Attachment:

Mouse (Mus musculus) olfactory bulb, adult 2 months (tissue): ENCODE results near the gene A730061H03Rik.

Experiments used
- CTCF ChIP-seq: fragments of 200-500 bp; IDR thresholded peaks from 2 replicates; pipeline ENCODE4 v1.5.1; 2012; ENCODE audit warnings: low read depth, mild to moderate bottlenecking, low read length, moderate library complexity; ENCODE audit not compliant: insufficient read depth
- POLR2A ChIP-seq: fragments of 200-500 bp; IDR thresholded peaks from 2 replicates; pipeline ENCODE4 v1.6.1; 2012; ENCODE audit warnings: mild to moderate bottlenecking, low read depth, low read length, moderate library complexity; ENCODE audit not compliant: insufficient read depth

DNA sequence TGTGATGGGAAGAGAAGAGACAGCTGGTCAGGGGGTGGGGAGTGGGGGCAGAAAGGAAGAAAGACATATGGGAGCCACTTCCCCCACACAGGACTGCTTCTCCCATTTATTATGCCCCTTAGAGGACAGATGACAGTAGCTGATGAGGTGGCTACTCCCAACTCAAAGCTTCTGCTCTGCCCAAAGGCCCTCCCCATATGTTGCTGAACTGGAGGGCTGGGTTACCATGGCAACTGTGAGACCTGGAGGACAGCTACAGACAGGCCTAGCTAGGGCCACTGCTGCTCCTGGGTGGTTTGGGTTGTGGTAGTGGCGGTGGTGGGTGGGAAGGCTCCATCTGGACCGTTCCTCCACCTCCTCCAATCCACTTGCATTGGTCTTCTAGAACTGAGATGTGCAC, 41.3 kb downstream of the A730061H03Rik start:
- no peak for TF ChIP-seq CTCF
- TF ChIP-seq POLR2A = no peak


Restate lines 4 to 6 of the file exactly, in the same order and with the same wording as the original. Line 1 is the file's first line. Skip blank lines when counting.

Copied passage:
- POLR2A ChIP-seq: fragments of 200-500 bp; IDR thresholded peaks from 2 replicates; pipeline ENCODE4 v1.6.1; 2012; ENCODE audit warnings: mild to moderate bottlenecking, low read depth, low read length, moderate library complexity; ENCODE audit not compliant: insufficient read depth

DNA sequence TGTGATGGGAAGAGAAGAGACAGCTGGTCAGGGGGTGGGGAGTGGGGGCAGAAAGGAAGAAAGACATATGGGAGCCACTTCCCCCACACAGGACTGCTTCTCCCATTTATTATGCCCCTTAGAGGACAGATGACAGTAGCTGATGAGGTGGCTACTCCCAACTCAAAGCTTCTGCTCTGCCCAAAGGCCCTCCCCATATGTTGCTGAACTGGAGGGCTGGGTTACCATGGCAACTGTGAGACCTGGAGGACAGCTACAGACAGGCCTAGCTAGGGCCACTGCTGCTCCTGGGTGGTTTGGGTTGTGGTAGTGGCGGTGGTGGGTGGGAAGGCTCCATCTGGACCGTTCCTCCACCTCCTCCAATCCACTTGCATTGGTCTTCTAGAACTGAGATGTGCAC, 41.3 kb downstream of the A730061H03Rik start:
- no peak for TF ChIP-seq CTCF